February 17, 2008 Posted by | Catalyst Book Press, digital imaging technology, independent book publishers, independent publishing culture, indie, POD, print on demand, publishing on demand, self-publishing, small press, traditional publishing, Uncategorized, vanity presses | , , , , , , , , | Leave a comment

The AWP

I met some interesting people at the AWP and in the weeks to come will be posting some snippets of interviews, as well as much commentary about how small presses are using digital imaging technology (often known as POD), how some are saying “Screw you” to Ingram’s, and how online sales and internet marketing are driving the new style of small press.

I had wondered about the quality of some of the POD books. I thought Bookmobile’s quality was superior, but even Lightning Source’s quality was pretty good and if I hadn’t known it was POD, I wouldn’t have guessed. But admittedly, the price they pay per book is horrifying. Still, when I asked Richard Peabody of Paycock Press how he felt about Print on Demand, he joked, “It saved my marriage!” Then he explained how much money he spends to warehouse books that never sell, how much money is tied up in that….And, well, it makes sense.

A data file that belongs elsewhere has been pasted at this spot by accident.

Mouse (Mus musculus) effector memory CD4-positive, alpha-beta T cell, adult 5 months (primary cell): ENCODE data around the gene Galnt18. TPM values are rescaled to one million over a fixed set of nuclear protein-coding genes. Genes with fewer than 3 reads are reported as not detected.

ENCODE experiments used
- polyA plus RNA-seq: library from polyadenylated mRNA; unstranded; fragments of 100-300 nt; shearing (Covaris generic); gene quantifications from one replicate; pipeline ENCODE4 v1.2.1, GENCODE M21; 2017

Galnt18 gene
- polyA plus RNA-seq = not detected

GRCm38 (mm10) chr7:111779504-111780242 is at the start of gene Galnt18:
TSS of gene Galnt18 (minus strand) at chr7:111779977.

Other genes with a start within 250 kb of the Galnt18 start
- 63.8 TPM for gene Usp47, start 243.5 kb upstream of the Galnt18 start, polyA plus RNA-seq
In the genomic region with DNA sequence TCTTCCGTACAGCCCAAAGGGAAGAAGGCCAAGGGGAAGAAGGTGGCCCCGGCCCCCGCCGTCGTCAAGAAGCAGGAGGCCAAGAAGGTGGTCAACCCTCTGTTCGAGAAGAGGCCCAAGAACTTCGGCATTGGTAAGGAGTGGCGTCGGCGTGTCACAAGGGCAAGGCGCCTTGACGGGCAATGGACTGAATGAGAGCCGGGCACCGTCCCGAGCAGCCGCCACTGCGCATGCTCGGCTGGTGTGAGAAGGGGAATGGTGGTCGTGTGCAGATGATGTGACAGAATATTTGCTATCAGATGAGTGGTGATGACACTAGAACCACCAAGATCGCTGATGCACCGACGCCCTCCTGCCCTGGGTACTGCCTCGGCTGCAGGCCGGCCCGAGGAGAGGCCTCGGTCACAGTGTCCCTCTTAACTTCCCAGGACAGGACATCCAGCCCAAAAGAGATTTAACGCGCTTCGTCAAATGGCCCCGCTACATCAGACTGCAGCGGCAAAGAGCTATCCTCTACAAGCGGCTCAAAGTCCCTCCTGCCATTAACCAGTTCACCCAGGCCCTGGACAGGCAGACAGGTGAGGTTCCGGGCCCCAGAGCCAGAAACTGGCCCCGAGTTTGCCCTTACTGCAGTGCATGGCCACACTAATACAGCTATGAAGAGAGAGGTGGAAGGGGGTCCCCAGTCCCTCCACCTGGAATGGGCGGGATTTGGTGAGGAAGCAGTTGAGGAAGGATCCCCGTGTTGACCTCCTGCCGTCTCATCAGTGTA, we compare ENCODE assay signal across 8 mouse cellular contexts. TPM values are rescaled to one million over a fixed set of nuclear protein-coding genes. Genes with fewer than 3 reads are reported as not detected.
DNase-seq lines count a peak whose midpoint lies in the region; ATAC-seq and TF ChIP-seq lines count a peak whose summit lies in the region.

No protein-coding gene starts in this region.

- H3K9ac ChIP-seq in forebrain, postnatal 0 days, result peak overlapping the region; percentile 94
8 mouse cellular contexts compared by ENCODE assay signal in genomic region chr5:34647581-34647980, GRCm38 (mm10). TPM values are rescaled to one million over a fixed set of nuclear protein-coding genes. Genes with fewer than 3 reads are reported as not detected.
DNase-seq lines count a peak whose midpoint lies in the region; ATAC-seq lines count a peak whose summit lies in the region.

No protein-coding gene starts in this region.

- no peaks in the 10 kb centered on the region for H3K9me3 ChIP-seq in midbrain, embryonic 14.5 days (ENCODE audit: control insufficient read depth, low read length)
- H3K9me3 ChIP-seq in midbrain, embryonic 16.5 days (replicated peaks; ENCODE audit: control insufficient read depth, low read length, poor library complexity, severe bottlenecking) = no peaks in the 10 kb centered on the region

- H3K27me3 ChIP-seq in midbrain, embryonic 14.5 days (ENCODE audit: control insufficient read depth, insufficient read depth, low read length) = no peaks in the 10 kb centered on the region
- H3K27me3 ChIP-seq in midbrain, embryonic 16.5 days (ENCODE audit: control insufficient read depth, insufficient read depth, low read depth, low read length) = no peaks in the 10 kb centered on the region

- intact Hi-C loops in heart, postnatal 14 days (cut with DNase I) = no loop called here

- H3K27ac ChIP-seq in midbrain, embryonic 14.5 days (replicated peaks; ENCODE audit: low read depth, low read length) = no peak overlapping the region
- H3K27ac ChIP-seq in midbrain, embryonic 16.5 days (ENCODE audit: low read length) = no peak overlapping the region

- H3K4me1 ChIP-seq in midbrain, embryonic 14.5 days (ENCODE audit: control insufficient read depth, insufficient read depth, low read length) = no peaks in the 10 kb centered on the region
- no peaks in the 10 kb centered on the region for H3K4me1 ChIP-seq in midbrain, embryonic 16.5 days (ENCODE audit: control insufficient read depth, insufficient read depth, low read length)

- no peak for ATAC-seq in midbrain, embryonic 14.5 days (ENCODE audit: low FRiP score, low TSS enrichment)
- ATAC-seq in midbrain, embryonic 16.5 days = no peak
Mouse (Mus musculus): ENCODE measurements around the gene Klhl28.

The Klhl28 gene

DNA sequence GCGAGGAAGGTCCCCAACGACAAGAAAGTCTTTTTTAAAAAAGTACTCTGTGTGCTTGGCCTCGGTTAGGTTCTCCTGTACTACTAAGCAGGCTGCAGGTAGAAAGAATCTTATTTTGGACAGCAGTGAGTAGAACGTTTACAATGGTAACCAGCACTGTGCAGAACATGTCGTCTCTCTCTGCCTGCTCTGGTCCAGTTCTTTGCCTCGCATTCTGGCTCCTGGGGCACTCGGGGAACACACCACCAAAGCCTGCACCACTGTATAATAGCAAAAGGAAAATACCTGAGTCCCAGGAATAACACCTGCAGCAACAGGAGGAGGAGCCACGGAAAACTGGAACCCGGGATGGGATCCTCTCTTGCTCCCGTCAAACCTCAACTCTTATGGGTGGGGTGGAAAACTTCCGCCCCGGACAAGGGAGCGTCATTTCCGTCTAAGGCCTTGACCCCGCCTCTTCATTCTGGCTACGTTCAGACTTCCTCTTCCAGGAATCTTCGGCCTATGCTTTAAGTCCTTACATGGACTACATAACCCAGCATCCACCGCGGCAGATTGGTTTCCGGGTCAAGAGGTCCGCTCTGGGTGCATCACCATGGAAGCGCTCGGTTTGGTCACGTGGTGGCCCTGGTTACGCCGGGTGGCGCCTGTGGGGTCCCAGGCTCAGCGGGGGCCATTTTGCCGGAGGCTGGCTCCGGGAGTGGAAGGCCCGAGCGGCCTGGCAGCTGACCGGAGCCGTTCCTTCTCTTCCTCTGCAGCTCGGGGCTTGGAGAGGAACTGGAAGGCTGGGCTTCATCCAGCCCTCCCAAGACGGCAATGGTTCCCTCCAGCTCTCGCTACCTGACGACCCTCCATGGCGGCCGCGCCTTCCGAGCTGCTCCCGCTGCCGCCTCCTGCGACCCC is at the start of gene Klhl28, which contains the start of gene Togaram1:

Morris Rosenthal and Aaron Shepard do say that most small presses are simply using POD within their traditional publishing model and they suggest that that is unimaginative and still ties up lots of money and time. This is because most of these presses are still targeting brick-and-mortar stores, still offering returns, still getting back unsaleable books from bookstores. They’re right. But if you’re not self-publishing, and you want to publish self-respecting authors, they want to know that their books can end up in bookstores, so you do have to cater to that market to some extent. In the weeks to come, however, I will be talking to different presses to see how they do it and how things are a-changin’ in the book world.